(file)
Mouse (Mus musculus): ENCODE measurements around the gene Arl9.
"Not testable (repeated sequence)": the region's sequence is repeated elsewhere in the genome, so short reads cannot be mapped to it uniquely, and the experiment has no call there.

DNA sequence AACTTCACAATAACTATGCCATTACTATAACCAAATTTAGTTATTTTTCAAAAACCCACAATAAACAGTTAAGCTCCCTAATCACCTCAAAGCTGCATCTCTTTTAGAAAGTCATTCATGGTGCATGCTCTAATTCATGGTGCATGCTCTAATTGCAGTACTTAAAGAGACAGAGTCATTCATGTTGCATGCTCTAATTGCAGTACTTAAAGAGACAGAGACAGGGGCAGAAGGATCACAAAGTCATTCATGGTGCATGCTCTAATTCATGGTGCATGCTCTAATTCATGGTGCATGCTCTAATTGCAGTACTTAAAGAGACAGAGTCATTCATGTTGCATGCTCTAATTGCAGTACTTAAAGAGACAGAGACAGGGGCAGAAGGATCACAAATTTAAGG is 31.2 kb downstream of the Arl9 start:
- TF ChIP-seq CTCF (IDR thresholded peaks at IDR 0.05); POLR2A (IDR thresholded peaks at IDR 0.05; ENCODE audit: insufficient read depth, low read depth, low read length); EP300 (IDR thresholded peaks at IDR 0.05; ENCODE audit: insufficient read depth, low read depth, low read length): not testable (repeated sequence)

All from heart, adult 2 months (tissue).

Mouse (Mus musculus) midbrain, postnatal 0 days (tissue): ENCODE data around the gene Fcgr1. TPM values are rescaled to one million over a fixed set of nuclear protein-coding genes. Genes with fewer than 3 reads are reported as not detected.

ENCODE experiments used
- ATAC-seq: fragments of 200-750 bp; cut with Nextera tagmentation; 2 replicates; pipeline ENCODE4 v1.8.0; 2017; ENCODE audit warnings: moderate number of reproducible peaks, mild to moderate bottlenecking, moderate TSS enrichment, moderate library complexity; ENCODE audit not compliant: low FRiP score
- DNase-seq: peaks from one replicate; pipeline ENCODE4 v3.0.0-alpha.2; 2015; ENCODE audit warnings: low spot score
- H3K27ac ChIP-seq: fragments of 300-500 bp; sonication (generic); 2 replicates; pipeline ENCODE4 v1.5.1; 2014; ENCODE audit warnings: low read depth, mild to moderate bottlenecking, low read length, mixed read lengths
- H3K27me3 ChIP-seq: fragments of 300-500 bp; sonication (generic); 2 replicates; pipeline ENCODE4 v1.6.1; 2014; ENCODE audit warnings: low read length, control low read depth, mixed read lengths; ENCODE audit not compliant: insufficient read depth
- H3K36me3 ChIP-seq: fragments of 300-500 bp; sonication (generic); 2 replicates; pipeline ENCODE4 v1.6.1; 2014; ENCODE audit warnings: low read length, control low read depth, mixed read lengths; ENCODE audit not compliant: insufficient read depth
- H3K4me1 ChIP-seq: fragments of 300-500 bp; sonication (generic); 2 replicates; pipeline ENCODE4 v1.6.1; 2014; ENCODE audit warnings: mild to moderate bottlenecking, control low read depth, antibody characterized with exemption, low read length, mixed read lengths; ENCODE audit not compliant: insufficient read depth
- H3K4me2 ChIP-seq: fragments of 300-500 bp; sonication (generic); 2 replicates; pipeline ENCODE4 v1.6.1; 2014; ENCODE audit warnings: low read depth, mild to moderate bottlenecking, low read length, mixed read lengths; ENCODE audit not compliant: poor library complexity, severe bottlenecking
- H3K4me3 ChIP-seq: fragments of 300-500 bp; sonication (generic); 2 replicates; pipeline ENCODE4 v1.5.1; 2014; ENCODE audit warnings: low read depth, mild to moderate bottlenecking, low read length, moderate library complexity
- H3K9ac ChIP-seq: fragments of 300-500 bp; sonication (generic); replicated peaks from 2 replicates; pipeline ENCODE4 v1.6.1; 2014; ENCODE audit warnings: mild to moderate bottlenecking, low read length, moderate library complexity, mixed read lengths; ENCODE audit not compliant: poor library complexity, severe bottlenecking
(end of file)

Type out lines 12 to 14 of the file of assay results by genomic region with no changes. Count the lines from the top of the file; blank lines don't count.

- H3K36me3 ChIP-seq: fragments of 300-500 bp; sonication (generic); 2 replicates; pipeline ENCODE4 v1.6.1; 2014; ENCODE audit warnings: low read length, control low read depth, mixed read lengths; ENCODE audit not compliant: insufficient read depth
- H3K4me1 ChIP-seq: fragments of 300-500 bp; sonication (generic); 2 replicates; pipeline ENCODE4 v1.6.1; 2014; ENCODE audit warnings: mild to moderate bottlenecking, control low read depth, antibody characterized with exemption, low read length, mixed read lengths; ENCODE audit not compliant: insufficient read depth
- H3K4me2 ChIP-seq: fragments of 300-500 bp; sonication (generic); 2 replicates; pipeline ENCODE4 v1.6.1; 2014; ENCODE audit warnings: low read depth, mild to moderate bottlenecking, low read length, mixed read lengths; ENCODE audit not compliant: poor library complexity, severe bottlenecking